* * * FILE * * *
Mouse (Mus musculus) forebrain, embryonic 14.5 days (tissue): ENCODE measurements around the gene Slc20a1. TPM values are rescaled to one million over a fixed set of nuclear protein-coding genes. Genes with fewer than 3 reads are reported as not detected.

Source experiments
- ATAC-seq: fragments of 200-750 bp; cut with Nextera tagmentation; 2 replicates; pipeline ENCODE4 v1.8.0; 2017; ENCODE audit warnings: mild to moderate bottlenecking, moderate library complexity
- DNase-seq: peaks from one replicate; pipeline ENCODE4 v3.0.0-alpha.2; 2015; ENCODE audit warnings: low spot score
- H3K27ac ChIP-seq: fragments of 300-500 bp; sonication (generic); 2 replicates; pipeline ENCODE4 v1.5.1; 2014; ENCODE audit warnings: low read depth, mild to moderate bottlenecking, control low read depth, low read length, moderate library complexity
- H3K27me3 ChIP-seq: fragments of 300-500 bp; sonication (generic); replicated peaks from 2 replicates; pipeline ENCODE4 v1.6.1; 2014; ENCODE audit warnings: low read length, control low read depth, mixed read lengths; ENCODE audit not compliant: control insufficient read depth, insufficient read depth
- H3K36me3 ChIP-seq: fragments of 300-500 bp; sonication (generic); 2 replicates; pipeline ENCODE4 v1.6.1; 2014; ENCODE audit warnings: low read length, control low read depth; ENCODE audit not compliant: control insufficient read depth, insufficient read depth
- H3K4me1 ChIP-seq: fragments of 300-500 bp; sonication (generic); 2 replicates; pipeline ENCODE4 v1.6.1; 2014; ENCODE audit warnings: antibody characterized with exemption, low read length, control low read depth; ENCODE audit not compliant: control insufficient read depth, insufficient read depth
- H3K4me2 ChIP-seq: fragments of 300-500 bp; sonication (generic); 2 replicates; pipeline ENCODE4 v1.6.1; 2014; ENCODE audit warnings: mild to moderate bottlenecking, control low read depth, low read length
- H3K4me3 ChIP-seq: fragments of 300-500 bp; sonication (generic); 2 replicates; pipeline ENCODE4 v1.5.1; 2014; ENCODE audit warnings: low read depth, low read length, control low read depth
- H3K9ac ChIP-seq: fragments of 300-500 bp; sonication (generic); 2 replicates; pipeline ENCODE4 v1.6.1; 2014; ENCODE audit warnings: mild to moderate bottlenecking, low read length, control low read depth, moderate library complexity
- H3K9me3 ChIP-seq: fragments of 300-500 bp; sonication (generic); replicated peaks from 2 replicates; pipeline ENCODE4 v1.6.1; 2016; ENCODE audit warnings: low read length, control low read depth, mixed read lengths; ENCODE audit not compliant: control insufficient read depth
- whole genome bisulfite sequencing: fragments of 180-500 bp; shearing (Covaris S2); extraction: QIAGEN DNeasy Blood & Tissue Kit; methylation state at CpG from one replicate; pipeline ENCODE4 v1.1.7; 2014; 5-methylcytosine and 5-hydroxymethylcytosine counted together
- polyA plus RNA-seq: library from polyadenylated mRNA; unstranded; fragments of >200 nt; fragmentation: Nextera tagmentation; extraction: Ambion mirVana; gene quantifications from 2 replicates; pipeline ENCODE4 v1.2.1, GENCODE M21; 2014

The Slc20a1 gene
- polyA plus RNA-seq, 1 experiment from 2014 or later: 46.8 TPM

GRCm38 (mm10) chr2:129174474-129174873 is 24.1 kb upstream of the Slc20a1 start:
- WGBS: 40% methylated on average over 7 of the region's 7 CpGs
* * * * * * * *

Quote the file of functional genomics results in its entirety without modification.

Mouse (Mus musculus) forebrain, embryonic 14.5 days (tissue): ENCODE measurements around the gene Slc20a1. TPM values are rescaled to one million over a fixed set of nuclear protein-coding genes. Genes with fewer than 3 reads are reported as not detected.

Source experiments
- ATAC-seq: fragments of 200-750 bp; cut with Nextera tagmentation; 2 replicates; pipeline ENCODE4 v1.8.0; 2017; ENCODE audit warnings: mild to moderate bottlenecking, moderate library complexity
- DNase-seq: peaks from one replicate; pipeline ENCODE4 v3.0.0-alpha.2; 2015; ENCODE audit warnings: low spot score
- H3K27ac ChIP-seq: fragments of 300-500 bp; sonication (generic); 2 replicates; pipeline ENCODE4 v1.5.1; 2014; ENCODE audit warnings: low read depth, mild to moderate bottlenecking, control low read depth, low read length, moderate library complexity
- H3K27me3 ChIP-seq: fragments of 300-500 bp; sonication (generic); replicated peaks from 2 replicates; pipeline ENCODE4 v1.6.1; 2014; ENCODE audit warnings: low read length, control low read depth, mixed read lengths; ENCODE audit not compliant: control insufficient read depth, insufficient read depth
- H3K36me3 ChIP-seq: fragments of 300-500 bp; sonication (generic); 2 replicates; pipeline ENCODE4 v1.6.1; 2014; ENCODE audit warnings: low read length, control low read depth; ENCODE audit not compliant: control insufficient read depth, insufficient read depth
- H3K4me1 ChIP-seq: fragments of 300-500 bp; sonication (generic); 2 replicates; pipeline ENCODE4 v1.6.1; 2014; ENCODE audit warnings: antibody characterized with exemption, low read length, control low read depth; ENCODE audit not compliant: control insufficient read depth, insufficient read depth
- H3K4me2 ChIP-seq: fragments of 300-500 bp; sonication (generic); 2 replicates; pipeline ENCODE4 v1.6.1; 2014; ENCODE audit warnings: mild to moderate bottlenecking, control low read depth, low read length
- H3K4me3 ChIP-seq: fragments of 300-500 bp; sonication (generic); 2 replicates; pipeline ENCODE4 v1.5.1; 2014; ENCODE audit warnings: low read depth, low read length, control low read depth
- H3K9ac ChIP-seq: fragments of 300-500 bp; sonication (generic); 2 replicates; pipeline ENCODE4 v1.6.1; 2014; ENCODE audit warnings: mild to moderate bottlenecking, low read length, control low read depth, moderate library complexity
- H3K9me3 ChIP-seq: fragments of 300-500 bp; sonication (generic); replicated peaks from 2 replicates; pipeline ENCODE4 v1.6.1; 2016; ENCODE audit warnings: low read length, control low read depth, mixed read lengths; ENCODE audit not compliant: control insufficient read depth
- whole genome bisulfite sequencing: fragments of 180-500 bp; shearing (Covaris S2); extraction: QIAGEN DNeasy Blood & Tissue Kit; methylation state at CpG from one replicate; pipeline ENCODE4 v1.1.7; 2014; 5-methylcytosine and 5-hydroxymethylcytosine counted together
- polyA plus RNA-seq: library from polyadenylated mRNA; unstranded; fragments of >200 nt; fragmentation: Nextera tagmentation; extraction: Ambion mirVana; gene quantifications from 2 replicates; pipeline ENCODE4 v1.2.1, GENCODE M21; 2014

The Slc20a1 gene
- polyA plus RNA-seq, 1 experiment from 2014 or later: 46.8 TPM

GRCm38 (mm10) chr2:129174474-129174873 is 24.1 kb upstream of the Slc20a1 start:
- WGBS: 40% methylated on average over 7 of the region's 7 CpGs